September 11, 2007

Cornell Study Examines Long-Term 9/11 Effects

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No matter where they were or what they were doing, all Americans were affected by the events of Sept. 11, 2001. A recent Cornell study has examined the specific effects of the tragedy on those who were in New York and in close proximity to the World Trade Center towers when they collapsed.
The Cornell study, which examines those individuals who were in Manhattan and witnessed the attacks, found that those people may have experienced trauma on a significant enough level to change the way their brains process and react to emotional experiences.
Emotionally and physically healthy individuals who have experienced trauma such as Sept. 11, but have not been clinically diagnosed with a stress-related disorder, such as post-traumatic stress disorder or depression, may still exhibit many of the symptoms of PTSD. These symptoms can include difficulty sleeping, distressing memories, and avoidance of the site even several years later. The appearance of these symptoms in a seemingly healthy and resilient individual can be indicative of the long-term effect that trauma may have on people’s brains.
The study, conducted four years after the attacks, by Barbara Ganzel M.S. ’99, Ph.D. ’02, compared the brain scans of healthy individuals who were within one-and-a-half miles of the twin towers with those of other healthy individuals who were over 200 miles away at the time the towers fell.
Using functional magnetic resonance imaging (MRI), the researchers were able to see how the brain responded when exposed to emotional stimuli; photographs of actors displaying fearful faces and calm faces.
When exposed to the stimuli, individuals who were in the vicinity of the towers showed hyperactivity in their amygdalae, the part of the brain that judges emotional intensity and generates fear related behavior.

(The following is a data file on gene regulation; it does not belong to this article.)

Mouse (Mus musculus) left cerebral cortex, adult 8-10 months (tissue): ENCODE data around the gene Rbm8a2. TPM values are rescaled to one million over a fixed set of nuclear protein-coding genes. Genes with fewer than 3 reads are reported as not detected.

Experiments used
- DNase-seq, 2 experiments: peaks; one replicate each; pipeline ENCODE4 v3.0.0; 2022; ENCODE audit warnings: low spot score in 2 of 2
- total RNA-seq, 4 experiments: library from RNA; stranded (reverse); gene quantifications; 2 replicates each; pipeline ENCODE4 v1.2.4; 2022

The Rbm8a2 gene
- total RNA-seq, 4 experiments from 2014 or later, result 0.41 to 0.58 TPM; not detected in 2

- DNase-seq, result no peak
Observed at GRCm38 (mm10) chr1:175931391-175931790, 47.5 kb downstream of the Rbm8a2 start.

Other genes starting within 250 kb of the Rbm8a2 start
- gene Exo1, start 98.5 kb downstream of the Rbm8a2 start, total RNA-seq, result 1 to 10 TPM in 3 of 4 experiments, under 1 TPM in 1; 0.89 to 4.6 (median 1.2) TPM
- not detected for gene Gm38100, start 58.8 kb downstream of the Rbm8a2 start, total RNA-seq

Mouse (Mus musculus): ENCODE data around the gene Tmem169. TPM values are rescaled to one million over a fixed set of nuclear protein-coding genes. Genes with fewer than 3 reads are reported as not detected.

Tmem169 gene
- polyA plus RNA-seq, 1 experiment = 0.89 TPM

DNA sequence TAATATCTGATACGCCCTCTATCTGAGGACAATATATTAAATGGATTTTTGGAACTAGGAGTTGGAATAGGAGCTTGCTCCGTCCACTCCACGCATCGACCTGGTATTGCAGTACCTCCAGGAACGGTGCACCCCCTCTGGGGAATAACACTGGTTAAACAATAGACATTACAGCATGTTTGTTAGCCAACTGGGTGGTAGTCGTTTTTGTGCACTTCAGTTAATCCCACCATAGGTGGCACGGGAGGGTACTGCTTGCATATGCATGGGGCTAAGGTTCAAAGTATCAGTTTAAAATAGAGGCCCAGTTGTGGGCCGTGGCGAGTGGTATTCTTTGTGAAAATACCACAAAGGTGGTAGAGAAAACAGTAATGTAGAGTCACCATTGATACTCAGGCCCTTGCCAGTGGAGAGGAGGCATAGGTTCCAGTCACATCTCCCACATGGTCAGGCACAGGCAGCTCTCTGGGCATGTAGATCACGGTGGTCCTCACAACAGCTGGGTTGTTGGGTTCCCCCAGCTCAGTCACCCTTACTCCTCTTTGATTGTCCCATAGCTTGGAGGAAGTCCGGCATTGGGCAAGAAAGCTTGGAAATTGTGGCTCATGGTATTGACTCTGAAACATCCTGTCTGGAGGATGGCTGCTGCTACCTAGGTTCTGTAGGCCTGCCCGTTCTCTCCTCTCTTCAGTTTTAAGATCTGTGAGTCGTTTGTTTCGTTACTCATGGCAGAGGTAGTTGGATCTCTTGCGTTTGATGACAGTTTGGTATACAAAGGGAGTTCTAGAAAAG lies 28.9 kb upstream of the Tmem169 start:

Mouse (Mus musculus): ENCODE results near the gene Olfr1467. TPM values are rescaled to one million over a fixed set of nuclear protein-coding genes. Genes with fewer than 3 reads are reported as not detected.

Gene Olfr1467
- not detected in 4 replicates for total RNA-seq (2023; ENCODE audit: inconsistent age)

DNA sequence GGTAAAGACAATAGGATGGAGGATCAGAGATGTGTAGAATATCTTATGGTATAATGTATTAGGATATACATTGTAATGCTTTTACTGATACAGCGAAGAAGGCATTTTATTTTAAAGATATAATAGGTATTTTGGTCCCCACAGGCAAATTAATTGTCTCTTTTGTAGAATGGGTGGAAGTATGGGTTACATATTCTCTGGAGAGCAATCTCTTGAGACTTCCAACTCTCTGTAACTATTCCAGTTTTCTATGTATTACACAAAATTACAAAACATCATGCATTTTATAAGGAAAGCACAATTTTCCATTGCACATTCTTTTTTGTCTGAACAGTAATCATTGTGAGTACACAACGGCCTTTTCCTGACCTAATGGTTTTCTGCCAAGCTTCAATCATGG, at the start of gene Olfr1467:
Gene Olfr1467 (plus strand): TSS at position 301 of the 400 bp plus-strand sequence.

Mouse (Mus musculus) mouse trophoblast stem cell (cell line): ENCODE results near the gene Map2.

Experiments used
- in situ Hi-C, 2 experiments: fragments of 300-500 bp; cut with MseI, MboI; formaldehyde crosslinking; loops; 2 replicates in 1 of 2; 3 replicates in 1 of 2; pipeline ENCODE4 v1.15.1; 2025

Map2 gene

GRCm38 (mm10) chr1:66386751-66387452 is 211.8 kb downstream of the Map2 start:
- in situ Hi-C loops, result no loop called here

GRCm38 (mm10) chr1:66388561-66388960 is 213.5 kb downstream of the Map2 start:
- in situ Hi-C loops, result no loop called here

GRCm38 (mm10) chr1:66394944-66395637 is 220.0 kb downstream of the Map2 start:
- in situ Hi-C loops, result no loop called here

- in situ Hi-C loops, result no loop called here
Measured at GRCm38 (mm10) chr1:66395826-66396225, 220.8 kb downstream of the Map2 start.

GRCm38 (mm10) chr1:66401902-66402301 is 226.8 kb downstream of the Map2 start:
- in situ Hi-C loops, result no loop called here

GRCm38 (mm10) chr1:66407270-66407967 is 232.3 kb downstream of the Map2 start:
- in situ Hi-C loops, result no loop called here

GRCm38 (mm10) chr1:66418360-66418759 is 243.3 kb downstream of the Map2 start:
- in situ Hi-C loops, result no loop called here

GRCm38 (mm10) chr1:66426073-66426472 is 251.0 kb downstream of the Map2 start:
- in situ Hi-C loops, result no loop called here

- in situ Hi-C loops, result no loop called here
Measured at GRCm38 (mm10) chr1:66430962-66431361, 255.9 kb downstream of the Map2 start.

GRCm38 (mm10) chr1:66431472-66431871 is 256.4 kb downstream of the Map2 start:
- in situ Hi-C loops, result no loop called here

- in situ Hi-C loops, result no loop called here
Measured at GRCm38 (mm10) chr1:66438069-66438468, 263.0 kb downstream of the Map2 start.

In contrast, those individuals that were over 200 miles away when the attacks occurred exhibited normal behavior in their amygdalae when exposed to the same stimuli.
“The findings of the study suggest that even a number of years later, there might be subtle, yet real, changes in the brain following exposure to trauma,” Ganzel said.
The study has increased applicability beyond those who witnessed the Sept. 11 attacks, as over half of the American population has experienced trauma in their lifetime, making them more likely to develop PTSD or depression later in life.
“It is important that we study this now,” said Ganzel, “as little is known about the long term effects of trauma for those who appear healthy.”
However, “experience with trauma is a known risk factor for mental health disorders,” she added.
Judith Katz ’06 served as a student research assistant on the study for over two years, helping to recruit subjects and examine the findings.
“We posted an advertisement on craigslist that we were looking for subjects, and it was amazing how many people contacted us, including those who weren’t even eligible, who just wanted to share their experiences,” she said.
“It was a traumatic ex­perience that united New Yorkers and it was interesting to see how people were dealing with it four years after the fact, both through their involvement in the study and then through examining brain scans to see that there were individuals who were truly biologically affected by the event,” Katz said.
Eric Horowitz ’07, a student research assistant, was extremely impressed by the technology used in the study.
“It was amazing to be able to literally see what is going on in people on a neurological level, to be able to see the differences in their brains based on lived experiences,” he said.
“Through this technology and this study we can see, and therefore know, that people have been through something traumatic, and that it has changed them, and hopefully through this research we can eventually provide therapies to help them,” Horowitz said.